Providing eyewitness accounts may be easier — and more accurate — in a virtual environment than in traditional face-to-face interviews
— By KED Coan
Immersive virtual reality environments — where officials interview eyewitnesses using digital representations, or avatars, instead of interacting in person — may increase the accuracy and amount of recalled information, shows research in Frontiers in Psychology. In this first-of-its-kind study, eyewitnesses of a mock car theft provided as much as 60% more information when interviewed in an avatar-to-avatar context compared to face-to-face interviews. Study participants also found it easier to talk to the avatar and were more likely to admit when they didn’t know the answer to a question.
“Witnesses can become distracted from the task of remembering during an interview because they are attending to the social behavior of the interviewer, such as facial expressions. Such behaviors can negatively affect witness memory performance,” says Professor Coral Dando of the University of Westminster in London. “My research explores interviewing in non-traditional contexts to support complex cognition such as long-term memory — reducing the task demands by managing the environment to allow people to concentrate on one task at a time.”
Providing eyewitness testimony to the police can be a stressful and intimidating experience. Many factors — such as the unfamiliar setting, the police officer, or the desire to “perform” well — can distract a witness and decrease the accuracy of their memory. Building on decades of research from the field, Dando and her colleague, Donna Taylor, designed an experiment to minimize the impact of these factors by using an immersive virtual environment.
“Before completing my PhD, I was a London police officer and, during my 12 year police career, I developed an interest in the impact of the interview context on witness memory performance,” says Dando. “It is clear that, worldwide, people do not necessarily communicate face-to-face, rather they often prefer to communicate in synthetic environments.”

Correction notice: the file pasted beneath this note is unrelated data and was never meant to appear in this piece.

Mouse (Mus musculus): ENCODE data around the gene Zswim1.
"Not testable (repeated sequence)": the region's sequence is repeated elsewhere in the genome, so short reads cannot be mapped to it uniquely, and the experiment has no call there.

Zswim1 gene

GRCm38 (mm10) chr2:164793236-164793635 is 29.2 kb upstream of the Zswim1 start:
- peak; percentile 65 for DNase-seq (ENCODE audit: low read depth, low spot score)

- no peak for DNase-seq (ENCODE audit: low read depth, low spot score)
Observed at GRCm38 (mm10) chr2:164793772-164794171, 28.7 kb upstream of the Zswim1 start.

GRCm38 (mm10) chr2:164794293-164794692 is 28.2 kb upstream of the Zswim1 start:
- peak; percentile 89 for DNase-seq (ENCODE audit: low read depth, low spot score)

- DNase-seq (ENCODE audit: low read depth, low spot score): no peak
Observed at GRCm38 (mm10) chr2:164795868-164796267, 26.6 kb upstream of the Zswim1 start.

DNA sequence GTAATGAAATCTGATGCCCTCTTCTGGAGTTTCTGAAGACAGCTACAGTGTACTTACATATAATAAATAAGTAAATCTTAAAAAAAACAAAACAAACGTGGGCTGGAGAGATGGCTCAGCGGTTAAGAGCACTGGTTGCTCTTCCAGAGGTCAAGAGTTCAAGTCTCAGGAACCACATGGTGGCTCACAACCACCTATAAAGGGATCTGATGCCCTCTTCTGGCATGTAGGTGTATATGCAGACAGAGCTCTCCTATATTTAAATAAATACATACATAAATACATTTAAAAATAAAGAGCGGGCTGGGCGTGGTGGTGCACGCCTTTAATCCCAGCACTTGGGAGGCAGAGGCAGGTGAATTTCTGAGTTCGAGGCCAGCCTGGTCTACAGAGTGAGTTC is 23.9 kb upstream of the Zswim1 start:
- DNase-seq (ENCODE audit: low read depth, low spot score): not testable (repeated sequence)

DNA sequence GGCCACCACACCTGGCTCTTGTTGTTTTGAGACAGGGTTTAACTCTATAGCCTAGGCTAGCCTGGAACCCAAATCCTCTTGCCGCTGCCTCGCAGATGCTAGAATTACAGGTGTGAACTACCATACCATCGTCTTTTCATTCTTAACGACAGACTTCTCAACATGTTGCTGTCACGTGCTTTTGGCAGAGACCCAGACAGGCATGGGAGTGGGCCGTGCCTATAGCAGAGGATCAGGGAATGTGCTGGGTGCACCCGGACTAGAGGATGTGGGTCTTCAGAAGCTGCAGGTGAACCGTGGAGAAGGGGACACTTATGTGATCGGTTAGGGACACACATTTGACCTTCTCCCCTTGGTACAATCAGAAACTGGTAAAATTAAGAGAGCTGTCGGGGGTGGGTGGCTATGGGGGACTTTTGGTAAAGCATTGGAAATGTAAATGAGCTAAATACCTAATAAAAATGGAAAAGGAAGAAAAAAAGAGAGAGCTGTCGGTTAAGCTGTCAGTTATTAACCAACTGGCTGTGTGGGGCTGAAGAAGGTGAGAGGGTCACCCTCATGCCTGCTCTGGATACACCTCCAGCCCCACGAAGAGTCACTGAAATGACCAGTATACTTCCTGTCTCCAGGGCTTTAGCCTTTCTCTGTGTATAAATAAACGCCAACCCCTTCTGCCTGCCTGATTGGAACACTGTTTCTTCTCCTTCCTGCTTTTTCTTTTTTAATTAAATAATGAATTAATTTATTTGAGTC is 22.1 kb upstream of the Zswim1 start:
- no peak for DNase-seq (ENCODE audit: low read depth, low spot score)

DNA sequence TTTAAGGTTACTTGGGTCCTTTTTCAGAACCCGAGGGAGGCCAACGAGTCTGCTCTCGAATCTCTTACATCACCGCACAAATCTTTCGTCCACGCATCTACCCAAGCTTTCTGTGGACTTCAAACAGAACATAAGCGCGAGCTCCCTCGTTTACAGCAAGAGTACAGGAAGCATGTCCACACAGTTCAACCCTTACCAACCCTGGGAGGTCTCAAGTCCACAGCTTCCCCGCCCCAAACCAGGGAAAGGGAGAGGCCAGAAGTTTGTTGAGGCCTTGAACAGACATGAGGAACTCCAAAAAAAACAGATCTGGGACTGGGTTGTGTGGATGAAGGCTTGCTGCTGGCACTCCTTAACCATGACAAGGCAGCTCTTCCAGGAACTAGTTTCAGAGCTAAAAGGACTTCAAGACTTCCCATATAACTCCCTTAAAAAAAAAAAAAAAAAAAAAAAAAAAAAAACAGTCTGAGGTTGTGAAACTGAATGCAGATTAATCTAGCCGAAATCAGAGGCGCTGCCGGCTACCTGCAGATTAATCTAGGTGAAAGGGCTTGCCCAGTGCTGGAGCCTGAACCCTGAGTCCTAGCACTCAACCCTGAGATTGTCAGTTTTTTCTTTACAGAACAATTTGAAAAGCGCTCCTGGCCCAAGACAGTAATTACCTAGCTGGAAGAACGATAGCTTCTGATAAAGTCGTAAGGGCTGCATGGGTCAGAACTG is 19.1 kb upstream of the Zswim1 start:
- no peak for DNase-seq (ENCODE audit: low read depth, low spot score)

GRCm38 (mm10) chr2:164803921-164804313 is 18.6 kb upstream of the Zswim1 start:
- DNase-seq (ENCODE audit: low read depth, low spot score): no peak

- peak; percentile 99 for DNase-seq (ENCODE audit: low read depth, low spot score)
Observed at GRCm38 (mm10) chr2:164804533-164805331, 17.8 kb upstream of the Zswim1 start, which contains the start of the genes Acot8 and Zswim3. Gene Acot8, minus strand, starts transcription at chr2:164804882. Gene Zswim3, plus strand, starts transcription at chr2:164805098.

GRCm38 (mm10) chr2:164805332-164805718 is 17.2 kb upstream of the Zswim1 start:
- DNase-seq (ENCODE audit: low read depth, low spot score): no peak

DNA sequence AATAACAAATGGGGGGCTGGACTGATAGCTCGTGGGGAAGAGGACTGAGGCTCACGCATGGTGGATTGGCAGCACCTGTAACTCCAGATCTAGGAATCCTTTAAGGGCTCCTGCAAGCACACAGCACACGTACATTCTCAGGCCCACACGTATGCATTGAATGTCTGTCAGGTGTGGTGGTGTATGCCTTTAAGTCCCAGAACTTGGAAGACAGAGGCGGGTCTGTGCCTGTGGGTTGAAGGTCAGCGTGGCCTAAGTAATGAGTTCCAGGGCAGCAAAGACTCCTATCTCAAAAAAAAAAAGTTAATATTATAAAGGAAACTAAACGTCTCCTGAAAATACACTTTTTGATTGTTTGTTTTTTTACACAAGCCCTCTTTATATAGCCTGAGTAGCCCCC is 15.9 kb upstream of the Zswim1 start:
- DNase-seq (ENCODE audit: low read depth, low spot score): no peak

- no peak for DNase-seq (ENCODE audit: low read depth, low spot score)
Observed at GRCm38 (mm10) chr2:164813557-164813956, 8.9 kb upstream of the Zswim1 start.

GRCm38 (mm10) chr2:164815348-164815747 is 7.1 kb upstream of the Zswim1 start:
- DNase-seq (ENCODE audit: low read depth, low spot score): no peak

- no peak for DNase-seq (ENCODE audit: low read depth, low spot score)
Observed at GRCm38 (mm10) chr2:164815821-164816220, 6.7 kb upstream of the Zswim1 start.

The study recruited 38 young adults who were initially told that they would be testing a new headset. Volunteers then watched a video of a mock car theft and were asked to come back 48 hours later to provide information about what they had seen. Each participant was then interviewed either in a face-to-face setting or an avatar-to-avatar virtual environment, which was designed to be as similar as possible to the actual room.
The subsequent interviews contained a first phase of free recall and a second phase of structured questioning by the interviewer. During the free recall phase, participants did equally well between the two settings. However, during the questioning phase, the avatar-to-avatar interviewees responded with almost 60% additional, correct information, with significantly fewer errors than the face-to-face participants.
While it is too early to say how well these preliminary laboratory results will translate to more demanding and diverse real-life scenarios, the researchers plan to begin fieldwork to more closely mimic real life in their future research.
“Technological advances offer real possibilities for significant innovation in real world practice. Virtual environments allow interviews to be conducted quickly and remotely – and, our research suggests, more effectively,” says Dando. “It would be nice if our research program starts a conversation about the real possibilities for remote, yet effective, witness interviewing.”
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